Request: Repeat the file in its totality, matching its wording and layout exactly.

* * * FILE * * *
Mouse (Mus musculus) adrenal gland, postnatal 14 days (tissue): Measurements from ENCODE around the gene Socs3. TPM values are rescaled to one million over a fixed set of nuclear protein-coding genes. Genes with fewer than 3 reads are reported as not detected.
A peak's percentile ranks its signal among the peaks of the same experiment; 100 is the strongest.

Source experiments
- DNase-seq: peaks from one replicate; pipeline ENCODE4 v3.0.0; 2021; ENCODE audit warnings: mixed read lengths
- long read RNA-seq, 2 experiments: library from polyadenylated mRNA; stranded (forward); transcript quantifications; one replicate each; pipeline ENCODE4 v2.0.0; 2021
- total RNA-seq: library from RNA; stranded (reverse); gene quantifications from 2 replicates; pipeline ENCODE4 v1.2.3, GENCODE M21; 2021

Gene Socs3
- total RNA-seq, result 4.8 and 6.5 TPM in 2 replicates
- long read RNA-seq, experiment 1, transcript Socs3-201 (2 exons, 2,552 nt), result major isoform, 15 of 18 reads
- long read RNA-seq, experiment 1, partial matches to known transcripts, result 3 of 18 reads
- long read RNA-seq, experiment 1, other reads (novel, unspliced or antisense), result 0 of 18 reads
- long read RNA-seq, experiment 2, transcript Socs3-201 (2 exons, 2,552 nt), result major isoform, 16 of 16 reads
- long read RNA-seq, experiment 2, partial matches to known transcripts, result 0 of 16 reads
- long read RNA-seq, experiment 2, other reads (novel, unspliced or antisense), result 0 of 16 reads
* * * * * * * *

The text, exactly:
Mouse (Mus musculus) adrenal gland, postnatal 14 days (tissue): Measurements from ENCODE around the gene Socs3. TPM values are rescaled to one million over a fixed set of nuclear protein-coding genes. Genes with fewer than 3 reads are reported as not detected.
A peak's percentile ranks its signal among the peaks of the same experiment; 100 is the strongest.

Source experiments
- DNase-seq: peaks from one replicate; pipeline ENCODE4 v3.0.0; 2021; ENCODE audit warnings: mixed read lengths
- long read RNA-seq, 2 experiments: library from polyadenylated mRNA; stranded (forward); transcript quantifications; one replicate each; pipeline ENCODE4 v2.0.0; 2021
- total RNA-seq: library from RNA; stranded (reverse); gene quantifications from 2 replicates; pipeline ENCODE4 v1.2.3, GENCODE M21; 2021

Gene Socs3
- total RNA-seq, result 4.8 and 6.5 TPM in 2 replicates
- long read RNA-seq, experiment 1, transcript Socs3-201 (2 exons, 2,552 nt), result major isoform, 15 of 18 reads
- long read RNA-seq, experiment 1, partial matches to known transcripts, result 3 of 18 reads
- long read RNA-seq, experiment 1, other reads (novel, unspliced or antisense), result 0 of 18 reads
- long read RNA-seq, experiment 2, transcript Socs3-201 (2 exons, 2,552 nt), result major isoform, 16 of 16 reads
- long read RNA-seq, experiment 2, partial matches to known transcripts, result 0 of 16 reads
- long read RNA-seq, experiment 2, other reads (novel, unspliced or antisense), result 0 of 16 reads